by Sue Blaine, 18 November 2013
SOUTH Africa’s acid mine drainage (AMD) problem, which affects an area far wider than the public Witwatersrand issue, has been “exacerbated” by the government’s mismanagement, says Gauteng City-Region Observatory researcher Kerry Bobbins.
Experts have pointed out AMD was a problem as far back as the 1950s, if not earlier. Yet it was only in August 2002 when, as predicted by scientists in 1996, AMD decanted in the Witwatersrand’s Western Basin (Krugersdorp-Randfontein area) that government acknowledged it needed a remedy.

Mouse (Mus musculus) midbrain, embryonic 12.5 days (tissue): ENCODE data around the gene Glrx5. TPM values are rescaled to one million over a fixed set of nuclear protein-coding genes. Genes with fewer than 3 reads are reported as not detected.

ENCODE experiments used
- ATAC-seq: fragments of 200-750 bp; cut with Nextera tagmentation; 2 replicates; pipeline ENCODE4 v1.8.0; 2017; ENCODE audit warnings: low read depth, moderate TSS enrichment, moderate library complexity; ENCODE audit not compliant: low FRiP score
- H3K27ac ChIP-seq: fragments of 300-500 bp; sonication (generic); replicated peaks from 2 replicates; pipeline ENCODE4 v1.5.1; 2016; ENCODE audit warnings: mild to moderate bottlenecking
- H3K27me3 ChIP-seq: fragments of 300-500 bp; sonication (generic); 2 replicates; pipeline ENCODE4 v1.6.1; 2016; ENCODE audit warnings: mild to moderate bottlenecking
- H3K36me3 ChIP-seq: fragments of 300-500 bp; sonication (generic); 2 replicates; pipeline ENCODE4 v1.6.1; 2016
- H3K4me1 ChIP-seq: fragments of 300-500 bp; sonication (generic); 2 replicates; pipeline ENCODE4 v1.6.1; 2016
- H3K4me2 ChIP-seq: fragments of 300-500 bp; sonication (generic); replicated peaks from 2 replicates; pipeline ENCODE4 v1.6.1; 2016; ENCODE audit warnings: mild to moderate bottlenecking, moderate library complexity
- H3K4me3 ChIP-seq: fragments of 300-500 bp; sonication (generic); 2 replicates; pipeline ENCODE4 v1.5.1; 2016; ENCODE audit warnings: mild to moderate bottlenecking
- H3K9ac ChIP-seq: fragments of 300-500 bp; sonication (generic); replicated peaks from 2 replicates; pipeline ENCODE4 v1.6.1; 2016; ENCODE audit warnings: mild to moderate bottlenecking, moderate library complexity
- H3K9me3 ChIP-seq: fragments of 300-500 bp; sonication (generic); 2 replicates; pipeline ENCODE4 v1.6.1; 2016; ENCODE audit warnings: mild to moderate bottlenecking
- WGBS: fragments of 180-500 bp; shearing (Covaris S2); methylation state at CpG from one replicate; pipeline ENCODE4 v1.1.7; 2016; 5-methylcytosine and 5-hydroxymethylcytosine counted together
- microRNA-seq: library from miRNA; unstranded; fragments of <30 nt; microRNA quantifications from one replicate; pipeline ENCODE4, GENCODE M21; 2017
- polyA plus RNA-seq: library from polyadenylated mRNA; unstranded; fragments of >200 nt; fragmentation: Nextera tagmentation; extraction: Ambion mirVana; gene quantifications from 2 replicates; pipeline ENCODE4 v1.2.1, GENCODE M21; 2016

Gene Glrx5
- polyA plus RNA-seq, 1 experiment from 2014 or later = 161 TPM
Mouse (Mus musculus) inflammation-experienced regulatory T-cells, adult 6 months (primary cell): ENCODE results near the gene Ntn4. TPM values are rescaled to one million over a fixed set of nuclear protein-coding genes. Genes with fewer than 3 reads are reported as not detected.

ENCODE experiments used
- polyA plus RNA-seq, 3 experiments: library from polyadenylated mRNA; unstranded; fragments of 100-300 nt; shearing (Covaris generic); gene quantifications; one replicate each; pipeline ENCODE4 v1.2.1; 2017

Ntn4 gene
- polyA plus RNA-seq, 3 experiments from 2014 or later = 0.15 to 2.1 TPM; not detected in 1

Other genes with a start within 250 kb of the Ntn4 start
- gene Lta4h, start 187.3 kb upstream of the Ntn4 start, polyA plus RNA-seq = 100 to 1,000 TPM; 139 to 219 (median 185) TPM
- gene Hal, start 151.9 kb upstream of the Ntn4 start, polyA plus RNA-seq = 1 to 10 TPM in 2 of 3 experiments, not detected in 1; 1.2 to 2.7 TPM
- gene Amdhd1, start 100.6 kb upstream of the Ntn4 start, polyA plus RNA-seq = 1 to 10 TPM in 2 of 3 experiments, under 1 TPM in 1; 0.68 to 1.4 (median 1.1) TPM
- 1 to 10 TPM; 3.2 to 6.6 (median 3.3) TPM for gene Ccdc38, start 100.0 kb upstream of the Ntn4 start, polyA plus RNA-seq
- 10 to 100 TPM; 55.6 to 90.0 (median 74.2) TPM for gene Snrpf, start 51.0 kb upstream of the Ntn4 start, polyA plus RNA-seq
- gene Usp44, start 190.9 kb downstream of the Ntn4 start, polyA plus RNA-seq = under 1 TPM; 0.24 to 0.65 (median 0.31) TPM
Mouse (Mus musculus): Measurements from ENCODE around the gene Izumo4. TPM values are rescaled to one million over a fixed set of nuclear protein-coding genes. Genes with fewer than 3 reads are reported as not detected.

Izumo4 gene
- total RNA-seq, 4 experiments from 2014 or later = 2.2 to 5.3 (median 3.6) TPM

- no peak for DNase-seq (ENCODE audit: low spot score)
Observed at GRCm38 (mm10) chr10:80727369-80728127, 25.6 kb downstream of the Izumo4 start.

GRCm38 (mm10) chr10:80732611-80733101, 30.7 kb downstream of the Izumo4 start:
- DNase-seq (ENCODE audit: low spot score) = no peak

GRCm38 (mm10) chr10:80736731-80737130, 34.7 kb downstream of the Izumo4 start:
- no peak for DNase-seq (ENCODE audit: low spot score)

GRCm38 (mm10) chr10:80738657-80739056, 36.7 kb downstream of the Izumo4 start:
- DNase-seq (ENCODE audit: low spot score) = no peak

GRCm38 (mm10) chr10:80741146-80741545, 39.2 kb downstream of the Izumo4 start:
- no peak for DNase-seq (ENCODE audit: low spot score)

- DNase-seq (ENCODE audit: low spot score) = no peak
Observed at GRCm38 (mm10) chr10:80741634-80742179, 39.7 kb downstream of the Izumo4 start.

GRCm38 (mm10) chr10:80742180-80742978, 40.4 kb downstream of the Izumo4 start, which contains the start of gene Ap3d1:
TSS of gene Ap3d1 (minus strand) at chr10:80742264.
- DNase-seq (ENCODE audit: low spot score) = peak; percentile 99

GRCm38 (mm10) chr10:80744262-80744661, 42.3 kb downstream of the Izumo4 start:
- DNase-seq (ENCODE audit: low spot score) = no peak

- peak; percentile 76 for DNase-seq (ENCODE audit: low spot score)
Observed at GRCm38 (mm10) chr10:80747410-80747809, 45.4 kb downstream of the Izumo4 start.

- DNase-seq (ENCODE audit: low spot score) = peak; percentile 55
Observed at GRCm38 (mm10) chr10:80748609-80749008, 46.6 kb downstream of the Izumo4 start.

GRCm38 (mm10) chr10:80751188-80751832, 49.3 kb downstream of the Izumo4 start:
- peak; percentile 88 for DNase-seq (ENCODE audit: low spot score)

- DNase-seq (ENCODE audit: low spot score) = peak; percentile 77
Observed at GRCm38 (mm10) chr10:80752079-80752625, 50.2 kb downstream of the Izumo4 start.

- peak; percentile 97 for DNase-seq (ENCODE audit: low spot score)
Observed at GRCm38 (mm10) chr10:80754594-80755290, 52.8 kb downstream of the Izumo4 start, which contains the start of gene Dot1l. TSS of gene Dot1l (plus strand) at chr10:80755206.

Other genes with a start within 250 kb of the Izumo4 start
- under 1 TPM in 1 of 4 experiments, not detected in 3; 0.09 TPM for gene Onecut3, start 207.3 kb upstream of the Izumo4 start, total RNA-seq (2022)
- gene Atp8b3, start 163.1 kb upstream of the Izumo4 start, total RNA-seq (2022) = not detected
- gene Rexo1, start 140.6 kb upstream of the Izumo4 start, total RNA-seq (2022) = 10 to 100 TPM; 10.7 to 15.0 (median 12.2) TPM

“It’s not just an issue of contaminated water, it’s also a breach of public trust. The government waited eight years to do anything,” says Ms Bobbins.
However, on Monday Ms Bobbins pointed out that it was “important to understand” that the government had taken measures to mitigate the effect of acid mine drainage in the eight years. The Department of Water Affairs issued legal notices to mines ordering them to take steps to prevent the pollution.
“It was after rejecting this proposal and pilot studies in 2009 that the government took their own steps to mitigate acid min drainage and appointed the interministerial commit